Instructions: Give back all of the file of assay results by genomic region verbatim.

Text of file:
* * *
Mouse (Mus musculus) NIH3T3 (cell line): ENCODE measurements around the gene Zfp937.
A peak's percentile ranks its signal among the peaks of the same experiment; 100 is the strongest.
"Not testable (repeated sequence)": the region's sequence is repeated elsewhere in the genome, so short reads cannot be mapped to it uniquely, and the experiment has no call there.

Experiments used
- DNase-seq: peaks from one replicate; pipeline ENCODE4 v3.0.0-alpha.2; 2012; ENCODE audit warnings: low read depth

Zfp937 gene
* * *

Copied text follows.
Mouse (Mus musculus) NIH3T3 (cell line): ENCODE measurements around the gene Zfp937.
A peak's percentile ranks its signal among the peaks of the same experiment; 100 is the strongest.
"Not testable (repeated sequence)": the region's sequence is repeated elsewhere in the genome, so short reads cannot be mapped to it uniquely, and the experiment has no call there.

Experiments used
- DNase-seq: peaks from one replicate; pipeline ENCODE4 v3.0.0-alpha.2; 2012; ENCODE audit warnings: low read depth

Zfp937 gene